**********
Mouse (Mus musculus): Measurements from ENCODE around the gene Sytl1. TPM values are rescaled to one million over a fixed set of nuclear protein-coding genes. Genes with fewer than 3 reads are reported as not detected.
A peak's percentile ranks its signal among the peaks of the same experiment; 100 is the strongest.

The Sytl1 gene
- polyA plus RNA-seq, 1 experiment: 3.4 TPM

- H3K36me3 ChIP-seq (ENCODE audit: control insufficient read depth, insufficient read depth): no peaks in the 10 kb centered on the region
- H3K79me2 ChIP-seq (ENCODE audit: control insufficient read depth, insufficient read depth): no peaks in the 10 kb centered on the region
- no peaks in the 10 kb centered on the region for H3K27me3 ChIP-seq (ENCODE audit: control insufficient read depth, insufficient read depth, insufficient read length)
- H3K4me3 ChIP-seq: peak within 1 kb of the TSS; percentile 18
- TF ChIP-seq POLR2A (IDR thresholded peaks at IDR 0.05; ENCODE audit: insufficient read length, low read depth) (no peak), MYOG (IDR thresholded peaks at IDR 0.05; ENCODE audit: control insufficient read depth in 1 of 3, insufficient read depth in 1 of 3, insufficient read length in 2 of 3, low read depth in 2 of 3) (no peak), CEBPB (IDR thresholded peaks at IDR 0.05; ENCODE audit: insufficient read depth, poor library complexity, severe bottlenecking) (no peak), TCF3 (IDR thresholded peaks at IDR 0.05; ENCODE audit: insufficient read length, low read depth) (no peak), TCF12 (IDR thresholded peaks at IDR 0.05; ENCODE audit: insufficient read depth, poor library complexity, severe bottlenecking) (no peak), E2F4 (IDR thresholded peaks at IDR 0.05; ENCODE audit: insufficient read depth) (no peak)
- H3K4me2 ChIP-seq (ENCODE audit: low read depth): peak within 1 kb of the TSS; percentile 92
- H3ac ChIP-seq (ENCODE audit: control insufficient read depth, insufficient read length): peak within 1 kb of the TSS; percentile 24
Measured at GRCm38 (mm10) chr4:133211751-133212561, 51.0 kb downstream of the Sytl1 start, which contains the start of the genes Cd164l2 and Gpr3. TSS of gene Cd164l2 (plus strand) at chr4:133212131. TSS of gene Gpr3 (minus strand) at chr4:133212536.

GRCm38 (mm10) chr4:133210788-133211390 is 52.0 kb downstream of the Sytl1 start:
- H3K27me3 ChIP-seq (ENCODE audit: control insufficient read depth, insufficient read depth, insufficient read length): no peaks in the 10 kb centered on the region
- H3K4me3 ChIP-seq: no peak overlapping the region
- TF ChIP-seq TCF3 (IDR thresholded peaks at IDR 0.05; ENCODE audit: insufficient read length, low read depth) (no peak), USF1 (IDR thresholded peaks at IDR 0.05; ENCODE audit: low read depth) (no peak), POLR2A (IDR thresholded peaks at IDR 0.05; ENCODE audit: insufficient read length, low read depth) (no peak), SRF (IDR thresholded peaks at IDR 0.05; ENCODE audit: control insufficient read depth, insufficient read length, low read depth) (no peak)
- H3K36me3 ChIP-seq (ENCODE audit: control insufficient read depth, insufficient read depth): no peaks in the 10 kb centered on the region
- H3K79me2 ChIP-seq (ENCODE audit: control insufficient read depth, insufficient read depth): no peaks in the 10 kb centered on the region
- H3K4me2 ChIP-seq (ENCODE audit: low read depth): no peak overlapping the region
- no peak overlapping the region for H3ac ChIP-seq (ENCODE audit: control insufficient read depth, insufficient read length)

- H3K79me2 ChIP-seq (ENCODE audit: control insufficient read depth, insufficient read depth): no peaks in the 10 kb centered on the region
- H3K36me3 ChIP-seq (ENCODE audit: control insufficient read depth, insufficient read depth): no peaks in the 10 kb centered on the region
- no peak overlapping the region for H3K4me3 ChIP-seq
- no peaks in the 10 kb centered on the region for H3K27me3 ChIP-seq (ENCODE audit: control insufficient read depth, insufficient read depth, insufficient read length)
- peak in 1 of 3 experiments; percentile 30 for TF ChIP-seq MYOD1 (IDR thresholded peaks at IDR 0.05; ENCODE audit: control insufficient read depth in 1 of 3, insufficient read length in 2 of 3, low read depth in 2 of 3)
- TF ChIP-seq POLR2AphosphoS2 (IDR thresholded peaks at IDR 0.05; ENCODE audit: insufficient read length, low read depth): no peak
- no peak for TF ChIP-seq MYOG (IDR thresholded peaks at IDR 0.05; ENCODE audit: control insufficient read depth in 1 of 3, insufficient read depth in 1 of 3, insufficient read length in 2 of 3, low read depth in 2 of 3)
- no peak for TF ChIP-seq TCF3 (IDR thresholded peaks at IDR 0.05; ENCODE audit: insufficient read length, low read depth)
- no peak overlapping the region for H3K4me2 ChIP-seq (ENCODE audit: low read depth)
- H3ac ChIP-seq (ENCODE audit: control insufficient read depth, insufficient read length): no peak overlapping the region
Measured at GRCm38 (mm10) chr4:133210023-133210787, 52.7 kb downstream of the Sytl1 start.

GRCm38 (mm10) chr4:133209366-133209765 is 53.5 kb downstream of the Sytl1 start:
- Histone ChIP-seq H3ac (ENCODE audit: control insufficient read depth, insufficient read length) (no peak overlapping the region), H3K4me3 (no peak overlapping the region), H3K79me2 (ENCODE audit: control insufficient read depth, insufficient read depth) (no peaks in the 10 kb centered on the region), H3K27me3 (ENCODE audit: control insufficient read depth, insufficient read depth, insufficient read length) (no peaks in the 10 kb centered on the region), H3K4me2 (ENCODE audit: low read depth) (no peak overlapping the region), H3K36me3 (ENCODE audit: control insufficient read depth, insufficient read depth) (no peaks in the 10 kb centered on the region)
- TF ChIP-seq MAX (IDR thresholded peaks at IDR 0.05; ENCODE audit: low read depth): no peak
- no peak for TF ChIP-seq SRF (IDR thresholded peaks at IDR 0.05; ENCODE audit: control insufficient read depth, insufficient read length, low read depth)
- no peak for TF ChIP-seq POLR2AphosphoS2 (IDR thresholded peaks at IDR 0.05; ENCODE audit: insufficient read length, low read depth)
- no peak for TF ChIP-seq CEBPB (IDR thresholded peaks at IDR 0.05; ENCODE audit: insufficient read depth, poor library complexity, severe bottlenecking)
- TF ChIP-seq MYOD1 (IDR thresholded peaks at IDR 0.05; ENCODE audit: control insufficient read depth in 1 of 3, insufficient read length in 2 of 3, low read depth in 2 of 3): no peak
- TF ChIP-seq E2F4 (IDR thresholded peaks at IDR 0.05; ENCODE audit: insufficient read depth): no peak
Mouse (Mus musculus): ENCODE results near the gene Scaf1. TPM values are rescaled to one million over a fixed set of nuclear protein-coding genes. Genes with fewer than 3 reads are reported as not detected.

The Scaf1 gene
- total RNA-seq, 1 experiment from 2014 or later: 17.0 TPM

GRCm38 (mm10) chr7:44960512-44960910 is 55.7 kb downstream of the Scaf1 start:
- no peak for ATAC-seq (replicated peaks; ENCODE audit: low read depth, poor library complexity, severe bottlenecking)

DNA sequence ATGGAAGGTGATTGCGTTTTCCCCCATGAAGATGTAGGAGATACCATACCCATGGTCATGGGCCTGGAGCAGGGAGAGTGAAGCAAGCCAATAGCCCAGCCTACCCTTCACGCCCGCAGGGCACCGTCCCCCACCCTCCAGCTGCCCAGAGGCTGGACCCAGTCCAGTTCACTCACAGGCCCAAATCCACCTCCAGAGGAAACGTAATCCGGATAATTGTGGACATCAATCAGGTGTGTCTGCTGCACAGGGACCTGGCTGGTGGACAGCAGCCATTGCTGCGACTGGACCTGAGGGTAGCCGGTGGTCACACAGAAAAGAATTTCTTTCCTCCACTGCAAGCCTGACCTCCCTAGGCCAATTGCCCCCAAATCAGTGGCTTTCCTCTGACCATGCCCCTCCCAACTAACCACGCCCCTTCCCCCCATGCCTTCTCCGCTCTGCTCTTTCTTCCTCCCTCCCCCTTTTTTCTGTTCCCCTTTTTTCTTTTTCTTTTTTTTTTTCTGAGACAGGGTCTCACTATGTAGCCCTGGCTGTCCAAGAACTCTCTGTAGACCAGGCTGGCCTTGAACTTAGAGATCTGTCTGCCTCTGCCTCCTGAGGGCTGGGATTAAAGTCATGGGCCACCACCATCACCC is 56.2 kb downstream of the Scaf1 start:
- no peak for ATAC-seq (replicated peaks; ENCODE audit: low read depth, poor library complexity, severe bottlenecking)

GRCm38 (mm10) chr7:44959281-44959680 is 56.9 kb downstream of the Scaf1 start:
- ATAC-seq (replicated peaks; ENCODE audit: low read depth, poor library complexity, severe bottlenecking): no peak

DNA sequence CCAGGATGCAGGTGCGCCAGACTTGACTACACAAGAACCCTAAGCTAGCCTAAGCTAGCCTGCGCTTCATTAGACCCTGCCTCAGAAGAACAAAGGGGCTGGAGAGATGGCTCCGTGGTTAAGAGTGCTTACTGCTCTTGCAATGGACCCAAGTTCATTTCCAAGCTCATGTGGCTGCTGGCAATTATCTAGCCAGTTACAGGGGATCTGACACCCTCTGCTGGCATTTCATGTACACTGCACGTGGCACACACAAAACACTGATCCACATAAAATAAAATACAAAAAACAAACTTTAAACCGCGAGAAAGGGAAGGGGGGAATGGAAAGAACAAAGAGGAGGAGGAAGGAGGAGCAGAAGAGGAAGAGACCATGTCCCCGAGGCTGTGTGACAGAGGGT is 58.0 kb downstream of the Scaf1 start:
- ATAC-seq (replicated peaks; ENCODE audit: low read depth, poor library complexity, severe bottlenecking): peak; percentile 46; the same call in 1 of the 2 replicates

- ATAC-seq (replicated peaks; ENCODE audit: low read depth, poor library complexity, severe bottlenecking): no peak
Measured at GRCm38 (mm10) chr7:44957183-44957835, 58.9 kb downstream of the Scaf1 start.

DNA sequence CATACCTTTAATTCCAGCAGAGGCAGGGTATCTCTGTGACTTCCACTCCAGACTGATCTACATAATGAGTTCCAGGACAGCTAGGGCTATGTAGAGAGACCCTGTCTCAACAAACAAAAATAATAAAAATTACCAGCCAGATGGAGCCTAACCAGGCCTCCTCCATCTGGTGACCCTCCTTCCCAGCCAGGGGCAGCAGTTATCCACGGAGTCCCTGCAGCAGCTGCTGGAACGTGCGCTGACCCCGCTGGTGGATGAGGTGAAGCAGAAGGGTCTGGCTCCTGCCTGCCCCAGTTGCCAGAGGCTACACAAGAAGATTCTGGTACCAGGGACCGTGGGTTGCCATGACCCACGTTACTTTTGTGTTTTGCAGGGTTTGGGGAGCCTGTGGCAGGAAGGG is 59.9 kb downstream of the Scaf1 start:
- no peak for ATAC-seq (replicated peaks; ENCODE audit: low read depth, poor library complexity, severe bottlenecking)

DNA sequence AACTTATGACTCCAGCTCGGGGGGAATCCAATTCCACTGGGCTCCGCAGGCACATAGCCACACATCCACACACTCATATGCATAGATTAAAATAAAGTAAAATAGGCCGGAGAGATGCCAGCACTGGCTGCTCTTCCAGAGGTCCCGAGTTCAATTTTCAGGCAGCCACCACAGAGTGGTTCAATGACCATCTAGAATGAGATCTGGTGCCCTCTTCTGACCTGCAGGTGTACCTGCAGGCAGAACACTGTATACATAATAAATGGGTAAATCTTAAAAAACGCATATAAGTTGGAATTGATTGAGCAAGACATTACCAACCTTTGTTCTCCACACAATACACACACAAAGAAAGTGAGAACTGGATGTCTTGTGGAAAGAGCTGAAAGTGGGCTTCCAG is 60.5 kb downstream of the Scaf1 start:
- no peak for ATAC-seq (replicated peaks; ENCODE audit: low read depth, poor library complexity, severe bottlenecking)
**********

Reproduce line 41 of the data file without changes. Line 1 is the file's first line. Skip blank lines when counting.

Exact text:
The Scaf1 gene